Users of the popular Whatsapp messaging app are being warned to be wary of any received messages claiming to be from the CEO of the company itself.
Several hoax messages have recently been going around on the cross-platform messaging app, which allows users to chat between iPhone, Android, BlackBerry and Windows Phone via an internet connection rather than using SMS. The first is a message that looks to be from the CEO of Whatsapp, who goes by the equally suspicious and quite hilarious name of Jim Balsamic – perhaps the hoaxers were thinking of ex-RIM CEO Jim Balsillie?
It reads: “Whatsapp is shutting down on 28th jan Message from Jim Balsamic (CEO of Whatsapp) we have had an over usage of user names on whatsapp Messenger. We are requesting all users to forward this message to their entire contact list. If you do not forward this message, we will take it as your account is invalid and it will be deleted within the next 48 hours.”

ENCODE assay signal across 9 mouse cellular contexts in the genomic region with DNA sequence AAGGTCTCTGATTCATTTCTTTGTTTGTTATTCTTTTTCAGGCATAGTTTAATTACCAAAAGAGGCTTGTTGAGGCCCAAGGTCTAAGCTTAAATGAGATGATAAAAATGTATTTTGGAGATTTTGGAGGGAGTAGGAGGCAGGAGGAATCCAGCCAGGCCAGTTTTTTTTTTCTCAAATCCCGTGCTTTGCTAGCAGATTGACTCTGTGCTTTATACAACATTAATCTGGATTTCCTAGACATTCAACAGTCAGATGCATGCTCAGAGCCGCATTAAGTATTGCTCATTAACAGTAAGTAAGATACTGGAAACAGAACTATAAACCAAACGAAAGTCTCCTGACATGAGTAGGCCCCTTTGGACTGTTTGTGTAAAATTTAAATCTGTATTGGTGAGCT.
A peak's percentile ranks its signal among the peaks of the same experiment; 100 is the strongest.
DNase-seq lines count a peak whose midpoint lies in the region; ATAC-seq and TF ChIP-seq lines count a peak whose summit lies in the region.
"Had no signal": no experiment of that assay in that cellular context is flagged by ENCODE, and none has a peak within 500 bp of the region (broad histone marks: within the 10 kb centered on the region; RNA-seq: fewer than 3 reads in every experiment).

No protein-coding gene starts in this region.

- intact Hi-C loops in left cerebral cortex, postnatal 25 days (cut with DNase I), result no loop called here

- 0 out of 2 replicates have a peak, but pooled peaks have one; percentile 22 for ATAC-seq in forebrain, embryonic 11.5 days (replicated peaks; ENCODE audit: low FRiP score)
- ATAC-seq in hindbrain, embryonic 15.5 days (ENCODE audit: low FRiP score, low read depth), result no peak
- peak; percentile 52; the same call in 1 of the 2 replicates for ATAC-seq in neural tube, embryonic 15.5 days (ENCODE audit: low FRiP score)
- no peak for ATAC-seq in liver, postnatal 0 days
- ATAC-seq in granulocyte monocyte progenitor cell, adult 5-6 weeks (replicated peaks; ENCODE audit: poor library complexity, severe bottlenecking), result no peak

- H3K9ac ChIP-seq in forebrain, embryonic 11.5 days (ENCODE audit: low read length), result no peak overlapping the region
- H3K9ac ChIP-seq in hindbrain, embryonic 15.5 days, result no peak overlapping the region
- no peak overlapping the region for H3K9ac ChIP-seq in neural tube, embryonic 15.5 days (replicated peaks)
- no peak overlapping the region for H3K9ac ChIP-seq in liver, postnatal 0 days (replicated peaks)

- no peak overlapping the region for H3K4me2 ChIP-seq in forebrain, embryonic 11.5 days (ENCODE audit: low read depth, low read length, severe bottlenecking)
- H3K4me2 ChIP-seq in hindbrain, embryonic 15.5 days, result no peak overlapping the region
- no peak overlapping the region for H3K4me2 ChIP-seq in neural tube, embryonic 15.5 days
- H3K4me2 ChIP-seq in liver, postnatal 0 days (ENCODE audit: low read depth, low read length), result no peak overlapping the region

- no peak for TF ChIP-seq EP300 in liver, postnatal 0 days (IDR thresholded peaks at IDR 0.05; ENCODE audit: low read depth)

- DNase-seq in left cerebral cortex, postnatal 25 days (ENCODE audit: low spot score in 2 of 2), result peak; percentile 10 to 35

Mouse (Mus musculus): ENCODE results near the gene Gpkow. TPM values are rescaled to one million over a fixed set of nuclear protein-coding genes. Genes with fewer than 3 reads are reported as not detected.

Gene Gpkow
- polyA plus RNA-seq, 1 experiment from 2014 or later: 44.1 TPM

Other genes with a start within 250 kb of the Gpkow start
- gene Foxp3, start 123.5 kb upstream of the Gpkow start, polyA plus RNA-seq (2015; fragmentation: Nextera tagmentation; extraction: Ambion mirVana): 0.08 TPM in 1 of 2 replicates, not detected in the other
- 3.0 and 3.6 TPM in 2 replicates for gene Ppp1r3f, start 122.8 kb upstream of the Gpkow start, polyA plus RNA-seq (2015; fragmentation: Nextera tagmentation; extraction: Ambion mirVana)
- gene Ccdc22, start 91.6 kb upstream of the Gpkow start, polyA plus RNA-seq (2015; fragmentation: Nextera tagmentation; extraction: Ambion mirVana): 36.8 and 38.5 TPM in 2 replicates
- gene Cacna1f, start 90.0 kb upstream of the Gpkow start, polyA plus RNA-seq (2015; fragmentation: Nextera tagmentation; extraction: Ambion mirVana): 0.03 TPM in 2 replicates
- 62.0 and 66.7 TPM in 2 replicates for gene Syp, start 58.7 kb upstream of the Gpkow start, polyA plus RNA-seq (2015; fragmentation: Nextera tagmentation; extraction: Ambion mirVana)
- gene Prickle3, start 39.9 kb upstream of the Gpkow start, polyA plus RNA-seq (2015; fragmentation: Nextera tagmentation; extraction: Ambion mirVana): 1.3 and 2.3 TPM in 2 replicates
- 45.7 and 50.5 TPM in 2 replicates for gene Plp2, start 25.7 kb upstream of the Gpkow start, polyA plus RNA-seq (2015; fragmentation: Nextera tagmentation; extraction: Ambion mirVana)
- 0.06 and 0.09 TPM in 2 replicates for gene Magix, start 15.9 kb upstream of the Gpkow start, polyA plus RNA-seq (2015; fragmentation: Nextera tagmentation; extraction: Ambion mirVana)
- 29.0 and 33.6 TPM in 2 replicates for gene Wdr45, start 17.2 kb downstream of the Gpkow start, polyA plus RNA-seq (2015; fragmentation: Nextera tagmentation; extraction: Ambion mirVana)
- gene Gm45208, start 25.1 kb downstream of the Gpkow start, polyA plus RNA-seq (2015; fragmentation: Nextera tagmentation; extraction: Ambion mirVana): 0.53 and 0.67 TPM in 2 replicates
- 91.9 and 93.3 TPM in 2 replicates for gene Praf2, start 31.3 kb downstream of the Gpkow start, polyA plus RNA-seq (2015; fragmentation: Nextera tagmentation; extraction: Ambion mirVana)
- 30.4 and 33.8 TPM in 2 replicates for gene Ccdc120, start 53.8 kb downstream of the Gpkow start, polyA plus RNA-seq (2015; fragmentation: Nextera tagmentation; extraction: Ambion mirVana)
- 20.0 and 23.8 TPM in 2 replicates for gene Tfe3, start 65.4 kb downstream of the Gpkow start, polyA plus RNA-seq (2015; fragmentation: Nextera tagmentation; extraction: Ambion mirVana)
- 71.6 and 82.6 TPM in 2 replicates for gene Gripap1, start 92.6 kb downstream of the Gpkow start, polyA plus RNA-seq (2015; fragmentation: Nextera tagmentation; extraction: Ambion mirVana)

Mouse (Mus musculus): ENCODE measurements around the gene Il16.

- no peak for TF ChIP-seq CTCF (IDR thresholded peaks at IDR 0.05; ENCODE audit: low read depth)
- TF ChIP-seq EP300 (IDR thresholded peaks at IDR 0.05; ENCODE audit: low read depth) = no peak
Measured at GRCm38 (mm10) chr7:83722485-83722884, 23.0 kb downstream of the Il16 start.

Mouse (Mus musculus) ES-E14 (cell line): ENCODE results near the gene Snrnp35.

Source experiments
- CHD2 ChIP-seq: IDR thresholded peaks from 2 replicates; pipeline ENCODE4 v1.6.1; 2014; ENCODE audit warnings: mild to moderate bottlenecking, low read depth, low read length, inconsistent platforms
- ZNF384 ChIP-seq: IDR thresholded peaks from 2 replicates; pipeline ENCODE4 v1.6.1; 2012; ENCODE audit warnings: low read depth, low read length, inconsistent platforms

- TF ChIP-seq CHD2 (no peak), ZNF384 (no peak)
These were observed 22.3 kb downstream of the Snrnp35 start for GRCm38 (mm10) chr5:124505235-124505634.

If users hadn’t picked up on the fact that the message was a hoax by now, it continues to sound more ludicrous:
“Please DO NOT ignore this message or whatsapp will no longer recognise your activation. If you wish to re-activate your account after it has been deleted, a charge of 25.00 will be added to your monthly bill. We are also aware of the issue involving the pictures updates not showing. We are working diligently at fixing this problem and it will be up and running as soon as possible. Thank you for your cooperation from the Whatsapp team”
It’s currently unclear how many Whatsapp users have fallen for the scam and have forwarded their contacts list on, though Whatsapp itself has posted a blog to warn users of the service. It also highlights another recent hoax message:
“WhatsApp is going to cost us money soon. The only way that it will stay free is if you are a frequent user i.e. you have at least 10 people you are chatting with. To become a frequent user send this message to 10 people who receive it (2 ticks) and your WhatsApp logo should turn Red to indicate a frequent user.”
The latter doesn’t seem to have any harmful intent whatsoever, and seems to only be a way to encourage people to use the service. The CEO hoax however seems to be designed to garner mobile numbers and contact information, which could in turn be used to scam money.